I am asking for a bit of help from the people who read this blog, not a for or against just some ideas as once again I am one again going to try to get some temporary summer use for the building site next summer and some sort of resolution to the ongoing problem.
This will be a fairly long post as for the most part I am clarifying my thoughts by writing them down.
With the temporary use I have tried this every year for last few years and once we did get a leisure use for the site throughout the summer.
All of the other years the answer from the council has been that the development is to start imminently and that the developer would need all of the site so any other use would be impossible.
No work has ever started on the site and not a single part of the foundations have been laid.
I suppose the best solution to the overall problem would be if the planning application approval was withdrawn, this would give all of the parties involved a chance to come up with some scheme for the site that is viable.
The problem there is that the road layout and surface drainage pipe, both of which are outside of the site, form part of the approved planning application, because of the work on these the council’s planning department tell me that technically work has started on the development.
Normally if no work had been started then the planning consent would have expired by now but because of this technicality the approval remains valid forever.
Another road to go down would be to say that as the developer is behind schedule in terms of the development agreement between the developer and the council.
This would if it went through all of the various stages exclude the current developer, SFP, but there are problems related to this course of action.
One is that the planning approval would still remain valid. Another is that the developer could engage in litigation against the council to recover the money that they have already spent on the road, surface drain and planning, I think this is the best part of £3m, money the council hasn’t got.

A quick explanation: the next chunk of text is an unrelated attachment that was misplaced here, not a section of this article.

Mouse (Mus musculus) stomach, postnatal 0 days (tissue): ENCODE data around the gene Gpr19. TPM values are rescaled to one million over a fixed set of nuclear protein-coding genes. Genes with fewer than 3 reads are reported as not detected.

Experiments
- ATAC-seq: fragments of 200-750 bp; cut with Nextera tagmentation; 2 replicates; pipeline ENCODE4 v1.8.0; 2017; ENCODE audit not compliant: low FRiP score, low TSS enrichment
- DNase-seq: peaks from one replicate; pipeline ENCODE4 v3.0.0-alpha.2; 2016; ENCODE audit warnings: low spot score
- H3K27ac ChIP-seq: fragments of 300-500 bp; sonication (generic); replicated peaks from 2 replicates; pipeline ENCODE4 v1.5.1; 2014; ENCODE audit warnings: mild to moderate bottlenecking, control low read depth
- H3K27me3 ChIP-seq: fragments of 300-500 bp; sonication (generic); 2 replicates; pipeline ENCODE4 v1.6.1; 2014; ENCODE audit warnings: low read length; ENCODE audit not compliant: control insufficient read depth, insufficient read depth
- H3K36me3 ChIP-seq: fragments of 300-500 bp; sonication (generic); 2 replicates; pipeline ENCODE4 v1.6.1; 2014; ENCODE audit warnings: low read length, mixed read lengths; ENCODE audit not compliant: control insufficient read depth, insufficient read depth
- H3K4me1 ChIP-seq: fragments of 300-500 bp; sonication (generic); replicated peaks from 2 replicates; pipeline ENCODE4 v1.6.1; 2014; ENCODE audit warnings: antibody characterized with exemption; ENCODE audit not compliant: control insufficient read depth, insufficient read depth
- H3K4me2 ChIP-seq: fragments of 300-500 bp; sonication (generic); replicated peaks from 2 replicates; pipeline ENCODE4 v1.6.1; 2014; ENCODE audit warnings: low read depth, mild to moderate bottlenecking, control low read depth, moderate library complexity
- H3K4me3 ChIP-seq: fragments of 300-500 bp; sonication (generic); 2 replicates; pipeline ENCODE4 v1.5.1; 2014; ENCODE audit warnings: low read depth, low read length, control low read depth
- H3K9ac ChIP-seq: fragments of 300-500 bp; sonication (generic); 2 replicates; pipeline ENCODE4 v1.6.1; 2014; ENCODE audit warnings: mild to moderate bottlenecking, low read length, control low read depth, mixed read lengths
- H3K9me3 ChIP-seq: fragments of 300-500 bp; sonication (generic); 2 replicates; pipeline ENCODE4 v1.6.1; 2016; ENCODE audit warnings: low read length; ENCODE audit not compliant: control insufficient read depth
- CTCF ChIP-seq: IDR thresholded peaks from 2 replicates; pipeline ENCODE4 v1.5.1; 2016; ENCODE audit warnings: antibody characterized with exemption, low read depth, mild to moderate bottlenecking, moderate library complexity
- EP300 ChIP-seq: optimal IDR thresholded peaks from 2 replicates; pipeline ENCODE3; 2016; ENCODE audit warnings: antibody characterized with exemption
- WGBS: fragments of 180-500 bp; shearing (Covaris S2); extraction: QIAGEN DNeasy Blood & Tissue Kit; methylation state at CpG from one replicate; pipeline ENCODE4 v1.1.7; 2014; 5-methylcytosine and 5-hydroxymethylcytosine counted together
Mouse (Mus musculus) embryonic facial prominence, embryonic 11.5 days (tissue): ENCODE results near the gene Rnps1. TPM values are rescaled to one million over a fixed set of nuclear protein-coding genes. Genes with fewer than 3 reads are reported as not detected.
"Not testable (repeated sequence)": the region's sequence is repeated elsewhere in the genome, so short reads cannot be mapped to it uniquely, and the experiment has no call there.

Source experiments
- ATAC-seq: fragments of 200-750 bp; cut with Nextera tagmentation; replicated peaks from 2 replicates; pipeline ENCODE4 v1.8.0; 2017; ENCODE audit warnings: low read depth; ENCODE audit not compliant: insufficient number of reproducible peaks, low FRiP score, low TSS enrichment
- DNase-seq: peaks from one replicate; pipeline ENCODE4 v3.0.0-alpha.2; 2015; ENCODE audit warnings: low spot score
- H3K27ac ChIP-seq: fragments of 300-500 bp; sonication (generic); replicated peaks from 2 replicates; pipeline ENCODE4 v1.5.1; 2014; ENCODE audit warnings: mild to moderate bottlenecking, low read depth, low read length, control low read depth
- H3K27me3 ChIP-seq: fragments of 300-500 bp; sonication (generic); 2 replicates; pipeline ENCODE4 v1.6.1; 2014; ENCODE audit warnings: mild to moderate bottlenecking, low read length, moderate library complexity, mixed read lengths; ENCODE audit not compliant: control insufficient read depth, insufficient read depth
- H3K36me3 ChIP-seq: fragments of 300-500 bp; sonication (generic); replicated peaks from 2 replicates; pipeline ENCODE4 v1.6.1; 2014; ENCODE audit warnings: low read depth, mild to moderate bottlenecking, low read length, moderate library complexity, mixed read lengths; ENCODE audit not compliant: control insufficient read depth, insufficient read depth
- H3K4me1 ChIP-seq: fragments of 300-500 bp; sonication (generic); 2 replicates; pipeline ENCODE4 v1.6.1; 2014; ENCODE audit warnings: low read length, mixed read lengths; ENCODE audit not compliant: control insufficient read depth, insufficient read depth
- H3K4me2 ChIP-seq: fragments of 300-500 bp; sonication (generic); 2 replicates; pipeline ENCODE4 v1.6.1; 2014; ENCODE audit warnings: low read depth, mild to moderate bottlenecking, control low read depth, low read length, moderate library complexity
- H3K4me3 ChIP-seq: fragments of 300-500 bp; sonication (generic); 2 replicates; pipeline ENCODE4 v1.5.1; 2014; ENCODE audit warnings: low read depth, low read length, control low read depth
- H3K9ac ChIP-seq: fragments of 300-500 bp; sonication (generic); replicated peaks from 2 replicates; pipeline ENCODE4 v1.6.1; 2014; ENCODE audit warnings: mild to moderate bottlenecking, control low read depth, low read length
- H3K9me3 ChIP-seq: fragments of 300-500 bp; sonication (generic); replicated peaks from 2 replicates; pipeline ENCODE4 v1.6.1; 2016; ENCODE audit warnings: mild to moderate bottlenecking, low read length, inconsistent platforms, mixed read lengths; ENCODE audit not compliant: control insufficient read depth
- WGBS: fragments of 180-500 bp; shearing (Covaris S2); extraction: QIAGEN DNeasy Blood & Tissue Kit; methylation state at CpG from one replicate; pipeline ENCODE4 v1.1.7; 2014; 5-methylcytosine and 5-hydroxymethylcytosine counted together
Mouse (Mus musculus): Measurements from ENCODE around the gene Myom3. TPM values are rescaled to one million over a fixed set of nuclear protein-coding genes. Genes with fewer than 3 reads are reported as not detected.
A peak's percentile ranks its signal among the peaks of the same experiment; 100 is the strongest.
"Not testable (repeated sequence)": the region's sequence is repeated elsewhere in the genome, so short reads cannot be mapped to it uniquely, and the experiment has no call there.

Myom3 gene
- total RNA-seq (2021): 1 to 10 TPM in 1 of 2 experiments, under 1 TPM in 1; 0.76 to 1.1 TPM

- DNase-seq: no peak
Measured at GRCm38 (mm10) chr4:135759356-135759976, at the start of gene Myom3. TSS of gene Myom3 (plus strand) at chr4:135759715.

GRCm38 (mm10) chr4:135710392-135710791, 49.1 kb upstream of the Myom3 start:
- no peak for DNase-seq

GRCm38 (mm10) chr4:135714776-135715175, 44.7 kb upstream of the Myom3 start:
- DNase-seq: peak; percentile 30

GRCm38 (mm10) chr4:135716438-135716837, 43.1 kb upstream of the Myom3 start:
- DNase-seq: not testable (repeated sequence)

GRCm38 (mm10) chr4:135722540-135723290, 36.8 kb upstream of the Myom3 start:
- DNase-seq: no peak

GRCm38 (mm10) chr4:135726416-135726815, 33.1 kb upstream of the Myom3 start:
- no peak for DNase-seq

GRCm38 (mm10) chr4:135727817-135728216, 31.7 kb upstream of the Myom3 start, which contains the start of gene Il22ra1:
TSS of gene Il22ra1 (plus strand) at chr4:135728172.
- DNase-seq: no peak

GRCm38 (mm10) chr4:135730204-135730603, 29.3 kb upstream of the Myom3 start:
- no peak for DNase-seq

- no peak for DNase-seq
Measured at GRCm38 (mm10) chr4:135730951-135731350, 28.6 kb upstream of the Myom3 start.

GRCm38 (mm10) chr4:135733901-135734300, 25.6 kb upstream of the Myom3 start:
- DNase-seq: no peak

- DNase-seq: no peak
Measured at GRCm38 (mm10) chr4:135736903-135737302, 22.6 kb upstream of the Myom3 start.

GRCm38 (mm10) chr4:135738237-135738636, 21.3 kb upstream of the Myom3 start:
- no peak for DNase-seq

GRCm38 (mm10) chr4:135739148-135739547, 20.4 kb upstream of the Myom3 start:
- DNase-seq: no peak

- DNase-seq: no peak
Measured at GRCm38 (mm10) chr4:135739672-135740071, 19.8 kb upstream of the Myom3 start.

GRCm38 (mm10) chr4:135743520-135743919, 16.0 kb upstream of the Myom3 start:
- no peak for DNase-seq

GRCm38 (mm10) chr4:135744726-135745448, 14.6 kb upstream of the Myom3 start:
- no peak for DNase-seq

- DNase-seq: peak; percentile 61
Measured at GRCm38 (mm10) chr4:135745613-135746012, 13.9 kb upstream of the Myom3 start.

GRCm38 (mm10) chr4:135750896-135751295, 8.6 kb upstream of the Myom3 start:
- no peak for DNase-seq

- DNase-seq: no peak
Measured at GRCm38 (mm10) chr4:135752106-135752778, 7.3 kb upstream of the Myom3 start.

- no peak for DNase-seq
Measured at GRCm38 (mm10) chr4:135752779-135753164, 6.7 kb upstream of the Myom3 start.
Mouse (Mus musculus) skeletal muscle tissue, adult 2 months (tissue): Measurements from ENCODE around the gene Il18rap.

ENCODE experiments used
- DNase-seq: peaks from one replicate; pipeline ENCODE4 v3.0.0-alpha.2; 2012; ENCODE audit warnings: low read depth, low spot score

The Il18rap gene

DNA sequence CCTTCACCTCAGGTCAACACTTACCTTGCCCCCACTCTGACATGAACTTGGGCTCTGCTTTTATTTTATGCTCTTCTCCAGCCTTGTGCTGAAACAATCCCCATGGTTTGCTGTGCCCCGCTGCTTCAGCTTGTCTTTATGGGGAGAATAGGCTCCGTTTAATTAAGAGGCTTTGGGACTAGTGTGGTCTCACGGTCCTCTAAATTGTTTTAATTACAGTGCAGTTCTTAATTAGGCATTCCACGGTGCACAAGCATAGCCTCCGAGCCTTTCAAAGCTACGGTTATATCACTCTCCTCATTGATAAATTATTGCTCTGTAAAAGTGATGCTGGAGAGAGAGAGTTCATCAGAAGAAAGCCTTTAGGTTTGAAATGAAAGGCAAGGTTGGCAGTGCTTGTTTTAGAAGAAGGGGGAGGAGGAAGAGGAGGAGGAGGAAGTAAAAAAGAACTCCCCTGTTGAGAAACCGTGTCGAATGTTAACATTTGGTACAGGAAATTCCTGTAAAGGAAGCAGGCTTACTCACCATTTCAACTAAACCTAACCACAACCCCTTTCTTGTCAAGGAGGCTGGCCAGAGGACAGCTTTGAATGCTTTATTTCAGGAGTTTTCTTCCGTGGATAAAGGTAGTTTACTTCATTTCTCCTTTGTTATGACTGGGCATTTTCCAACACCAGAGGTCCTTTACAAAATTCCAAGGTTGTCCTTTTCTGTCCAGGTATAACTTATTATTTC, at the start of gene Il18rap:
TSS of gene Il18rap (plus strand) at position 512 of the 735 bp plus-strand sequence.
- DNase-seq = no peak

Now my guess is that the current development agreement would be very difficult to apply in this economic climate, mainly because the first part of the development it stipulates that what should be built is the hotel, something that wouldn’t be likely to sell easily at the moment. Another problem is that the hotel is at the western end of the site and all of the construction vehicles would have to pass the hotel until the development is complete.
Since the plans were first approved various issues have come up that makes the development both less viable and less attractive.
The first was the height issue.
The first set of plans were for a building that was too high relative to cliff behind it, in fact height has dogged this development from the early stages.
There is only so much space between the high tide level in front of the building and the cliff behind it.
Various modifications have been made to the plans to try and fit the building into this space, with out changing the basic design so much that the changes invalidated the planning approval.
The net result of this was to remove the gull wing effect of the building depriving it of any architectural merit.
Since the plans were approved the area has been designated a high risk flood zone, this means that the plans would have to satisfy more stringent rules if they were to be approved today.
Another problem is the situation with the cliff behind the development has changed too since the plans were approved.
The council had the cliff surveyed and the survey said that the condition of the cliff wasn’t good.
Since the survey the council has spent various sums of money totalling about £1m on the cliff behind the site and it looks as though cliff maintenance there is going to ongoing, expensive for the council but more significantly will need more space between the cliff and the building, to work on the cliff, than the plans allow for.
Another problem is the road access to the site, the plans and road layout at the moment are reliant on busses being able to use the Victorian viaduct running down the face of the cliff to access the building, for the life of the building.
At best this would mean considerable expense for the council during the life of the building maintaining this structure and at worse the viaduct could become too unsafe for road traffic during the life of the building.
Another problem is the capacity of sewage system in this part of Ramsgate, this is the one that regularly causes flooding in Harbour Parade and would seem unlikely to be able to cope with a large development’s waste.
All in all the council passed plans that at best will be very costly for the council if implemented and at worse will produce a development that is partly or wholly unusable for part of its expected life.